Daniel also rewrote
apropos.el(originally written by Joe Wells), for finding commands, functions, and variables matching a regular expression; and, together with Jim Blandy, co-authored
wyse50.el, support for Wyse 50 terminals. He also co-wrote
Richard L. Pieri wrote
pop3.el, a Post Office Protocol (RFC 1460) interface for Emacs.
Fred Pierresteguy and Paul Reilly made Emacs work with X Toolkit widgets.
François Pinard, Greg McGary, and Bruno Haible wrote
po.el, support for PO translation files.
Christian Plaunt wrote
soundex.el, an implementation of the Soundex algorithm for comparing English words by their pronunciation.
David Ponce wrote
recentf.el, a package that puts a menu of recently visited files in the Emacs menu bar;
ruler-mode.el, a minor mode for displaying a ruler in the header line; and
tree-widget.el, a package to display hierarchical data structures.
Francesco A. Potortì wrote
cmacexp.el, providing a command which runs the C preprocessor on a region of a file and displays the results. He also expanded and redesigned the
Michael D. Prange and Steven A. Wood wrote
fortran.el, a mode for editing Fortran code.
Ashwin Ram wrote
refer.el, commands to look up references in bibliography files by keyword.
Eric S. Raymond wrote
vc.el, an interface to the RCS and SCCS source code version control systems, with Paul Eggert;
gud.el, a package for running source-level debuggers like GDB and SDB in Emacs;
asm-mode.el, a mode for editing assembly language code;
AT386.el, terminal support package for IBM’s AT keyboards;
cookie1.el, support for fortune-cookie programs like
finder.el, a package for finding Emacs Lisp packages by keyword and topic;
keyswap.el, code to swap the
loadhist.el, functions for loading and unloading Emacs features;
lisp-mnt.el, functions for working with the special headers used in Emacs Lisp library files; and code to set and make use of the
load-historylisp variable, which records the source file from which each lisp function loaded into Emacs came.
Edward M. Reingold wrote the calendar and diary support, with contributions from Stewart Clamen (
cal-mayan.el), Nachum Dershowitz (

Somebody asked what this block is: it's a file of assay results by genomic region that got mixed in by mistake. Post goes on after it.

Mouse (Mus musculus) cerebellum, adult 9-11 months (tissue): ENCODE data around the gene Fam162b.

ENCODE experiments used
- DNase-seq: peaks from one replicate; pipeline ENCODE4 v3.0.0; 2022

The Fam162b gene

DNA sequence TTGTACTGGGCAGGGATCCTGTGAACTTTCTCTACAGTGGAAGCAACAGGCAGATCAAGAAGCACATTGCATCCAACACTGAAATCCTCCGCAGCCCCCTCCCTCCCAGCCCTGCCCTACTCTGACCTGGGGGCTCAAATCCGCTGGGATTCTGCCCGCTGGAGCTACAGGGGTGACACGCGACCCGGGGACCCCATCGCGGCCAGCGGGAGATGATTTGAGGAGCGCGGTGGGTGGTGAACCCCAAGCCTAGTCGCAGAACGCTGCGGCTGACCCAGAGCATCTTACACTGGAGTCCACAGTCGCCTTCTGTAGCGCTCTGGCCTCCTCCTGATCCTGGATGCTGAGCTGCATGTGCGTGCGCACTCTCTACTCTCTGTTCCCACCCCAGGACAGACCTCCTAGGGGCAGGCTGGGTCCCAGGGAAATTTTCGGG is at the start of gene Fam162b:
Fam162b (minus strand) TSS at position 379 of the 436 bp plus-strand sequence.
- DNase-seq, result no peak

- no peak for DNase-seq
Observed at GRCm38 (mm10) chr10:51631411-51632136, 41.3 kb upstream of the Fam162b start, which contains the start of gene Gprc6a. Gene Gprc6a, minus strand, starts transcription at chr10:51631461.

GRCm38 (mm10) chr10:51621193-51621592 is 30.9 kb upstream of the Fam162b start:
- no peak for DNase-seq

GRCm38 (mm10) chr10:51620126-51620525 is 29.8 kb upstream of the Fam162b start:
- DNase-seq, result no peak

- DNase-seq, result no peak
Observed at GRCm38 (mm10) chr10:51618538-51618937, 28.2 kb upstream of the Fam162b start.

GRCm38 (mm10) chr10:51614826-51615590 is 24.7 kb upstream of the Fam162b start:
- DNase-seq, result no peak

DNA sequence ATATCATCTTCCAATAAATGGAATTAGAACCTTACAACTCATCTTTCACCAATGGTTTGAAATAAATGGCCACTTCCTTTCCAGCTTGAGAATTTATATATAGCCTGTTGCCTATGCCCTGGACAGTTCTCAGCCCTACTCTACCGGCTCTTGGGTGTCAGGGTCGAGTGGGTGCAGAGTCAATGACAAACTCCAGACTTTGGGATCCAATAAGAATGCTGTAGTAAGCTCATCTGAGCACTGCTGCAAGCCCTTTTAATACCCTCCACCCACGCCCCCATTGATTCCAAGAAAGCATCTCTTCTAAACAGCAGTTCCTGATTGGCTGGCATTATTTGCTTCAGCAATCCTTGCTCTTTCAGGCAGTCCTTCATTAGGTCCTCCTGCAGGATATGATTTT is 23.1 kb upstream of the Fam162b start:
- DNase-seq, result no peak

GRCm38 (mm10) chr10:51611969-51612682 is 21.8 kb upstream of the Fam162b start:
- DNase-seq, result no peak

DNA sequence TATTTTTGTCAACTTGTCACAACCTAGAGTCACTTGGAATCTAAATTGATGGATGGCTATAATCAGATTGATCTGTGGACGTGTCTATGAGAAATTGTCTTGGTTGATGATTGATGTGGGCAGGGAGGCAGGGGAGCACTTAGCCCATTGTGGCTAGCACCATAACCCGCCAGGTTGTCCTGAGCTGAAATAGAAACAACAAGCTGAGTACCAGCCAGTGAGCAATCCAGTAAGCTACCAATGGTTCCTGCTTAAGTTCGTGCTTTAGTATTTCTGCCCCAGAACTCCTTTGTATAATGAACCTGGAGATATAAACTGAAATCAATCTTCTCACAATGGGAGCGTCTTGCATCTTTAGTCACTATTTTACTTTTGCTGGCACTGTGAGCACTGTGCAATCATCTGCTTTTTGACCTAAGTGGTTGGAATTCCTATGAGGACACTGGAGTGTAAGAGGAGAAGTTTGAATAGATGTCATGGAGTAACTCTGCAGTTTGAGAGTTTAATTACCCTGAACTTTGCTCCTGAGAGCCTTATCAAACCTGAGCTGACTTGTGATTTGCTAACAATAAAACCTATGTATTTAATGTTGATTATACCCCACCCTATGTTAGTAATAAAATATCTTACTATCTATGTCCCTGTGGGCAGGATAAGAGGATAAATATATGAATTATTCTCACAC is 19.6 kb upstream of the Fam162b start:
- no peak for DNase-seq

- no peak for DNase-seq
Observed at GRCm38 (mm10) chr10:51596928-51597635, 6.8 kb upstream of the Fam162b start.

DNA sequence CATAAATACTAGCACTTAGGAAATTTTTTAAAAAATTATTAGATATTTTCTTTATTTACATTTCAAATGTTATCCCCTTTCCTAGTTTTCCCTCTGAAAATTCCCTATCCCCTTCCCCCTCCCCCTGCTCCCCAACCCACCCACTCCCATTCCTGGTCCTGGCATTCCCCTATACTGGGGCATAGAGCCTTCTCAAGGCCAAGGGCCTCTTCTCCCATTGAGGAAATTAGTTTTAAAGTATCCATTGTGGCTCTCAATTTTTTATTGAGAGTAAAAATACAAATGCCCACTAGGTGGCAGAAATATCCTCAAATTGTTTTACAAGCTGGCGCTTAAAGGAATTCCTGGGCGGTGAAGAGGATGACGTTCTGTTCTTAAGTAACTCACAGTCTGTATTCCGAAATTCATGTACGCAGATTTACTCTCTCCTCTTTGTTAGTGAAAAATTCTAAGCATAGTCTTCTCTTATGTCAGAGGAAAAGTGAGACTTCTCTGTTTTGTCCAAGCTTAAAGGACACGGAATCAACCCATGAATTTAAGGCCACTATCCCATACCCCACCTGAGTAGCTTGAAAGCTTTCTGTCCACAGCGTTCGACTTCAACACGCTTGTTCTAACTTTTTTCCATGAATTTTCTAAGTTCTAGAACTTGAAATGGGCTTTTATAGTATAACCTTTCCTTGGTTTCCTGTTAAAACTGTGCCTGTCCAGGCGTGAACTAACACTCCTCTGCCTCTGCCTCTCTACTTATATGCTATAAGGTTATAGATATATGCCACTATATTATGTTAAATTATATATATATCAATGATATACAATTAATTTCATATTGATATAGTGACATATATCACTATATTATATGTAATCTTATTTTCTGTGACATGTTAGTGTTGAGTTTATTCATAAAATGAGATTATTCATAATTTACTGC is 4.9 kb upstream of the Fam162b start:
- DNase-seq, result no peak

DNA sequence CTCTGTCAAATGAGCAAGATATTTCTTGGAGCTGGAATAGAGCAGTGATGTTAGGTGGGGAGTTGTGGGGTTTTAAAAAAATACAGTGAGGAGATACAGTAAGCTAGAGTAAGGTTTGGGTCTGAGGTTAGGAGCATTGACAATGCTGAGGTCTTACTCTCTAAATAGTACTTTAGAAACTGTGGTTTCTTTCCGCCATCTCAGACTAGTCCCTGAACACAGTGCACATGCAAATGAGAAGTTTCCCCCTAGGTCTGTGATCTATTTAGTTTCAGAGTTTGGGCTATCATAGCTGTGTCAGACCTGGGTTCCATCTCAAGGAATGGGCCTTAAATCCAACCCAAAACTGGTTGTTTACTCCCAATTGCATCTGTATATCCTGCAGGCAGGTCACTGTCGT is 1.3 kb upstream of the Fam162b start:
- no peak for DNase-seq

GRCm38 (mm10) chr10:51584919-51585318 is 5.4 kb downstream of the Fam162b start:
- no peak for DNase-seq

cal-hebrew.el), Paul Eggert (
cal-dst.el), Steve Fisk (
cal-tex.el), Michael Kifer (
cal-x.el), Lara Rios (
cal-menu.el), and Denis B. Roegel (
solar.el). Andy Oram contributed to its documentation. Reingold also contributed to
tex-mode.el, a mode for editing TeX files, as did William F. Schelter, Dick King, Stephen Gildea, Michael Prange, and Jacob Gore.
David Reitter wrote
mailclient.elwhich can send mail via the system’s designated mail client.
Alex Rezinsky wrote
which-func.el, a mode that shows the name of the current function in the mode line.
Rob Riepel wrote
vt-control.el, providing some control functions for the DEC VT line of terminals.
Nick Roberts wrote
t-mouse.el, for mouse support in text terminals; and
gdb-ui.el, a graphical user interface to GDB. Together with Dmitry Dzhus, he wrote
gdb-mi.el, the successor to
Danny Roozendaal implemented
handwrite.el, which converts text into “handwriting".
Markus Rost wrote
cus-test.el, a testing framework for customize.
Guillermo J. Rozas wrote
scheme.el, a mode for editing Scheme and DSSSL code.
Martin Rudalics implemented improved display-buffer handling in Emacs 24; and implemented pixel-wise resizing of windows and frames.
Ivar Rummelhoff wrote
winner.el, which records recent window configurations so you can move back to them.
Jason Rumney ported the Emacs 21 display engine to MS-Windows, and has contributed extensively to the MS-Windows port of Emacs.
Wolfgang Rupprecht wrote Emacs 19’s floating-point support (including
Kevin Ryde wrote
info-xref.el, a library for checking references in Info files.
Phil Sainty wrote
so-long.el, a set of features for easier editing of files with very long lines.
James B. Salem and Brewster Kahle wrote
completion.el, providing dynamic word completion.
Holger Schauer wrote
fortune.el, a package for using fortune in message signatures.
William Schelter wrote
telnet.el, support for
telnetsessions within Emacs.
Ralph Schleicher wrote
battery.el, a package for displaying laptop computer battery status, and
info-look.el, a package for looking up Info documentation for symbols in the buffer.
Michael Schmidt and Tom Perrine wrote
modula2.el, a mode for editing Modula-2 code, based on work by Mick Jordan and Peter Robinson.
Ronald S. Schnell wrote
dunnet.el, a text adventure game.
Philippe Schnoebelen wrote
gomoku.el, a Go Moku game played against Emacs; and
mpuz.el, a multiplication puzzle.
Jan Schormann wrote
solitaire.el, an implementation of the Solitaire game.
Alex Schroeder wrote
ansi-color.el, a package for translating ANSI color escape sequences to Emacs faces;
sql.el, a package for interactively running an SQL interpreter in an Emacs buffer;
cus-theme.el, an interface for custom themes;
master.el, a package for making a buffer ‘
master’ over another; and
spam-stat.el, for statistical detection of junk email. He also wrote parts of the IRC client ERC (q.v.).
Randal Schwartz wrote
pp.el, a pretty-printer for lisp objects.
Manuel Serrano wrote the Flyspell package, which does spell checking as you type.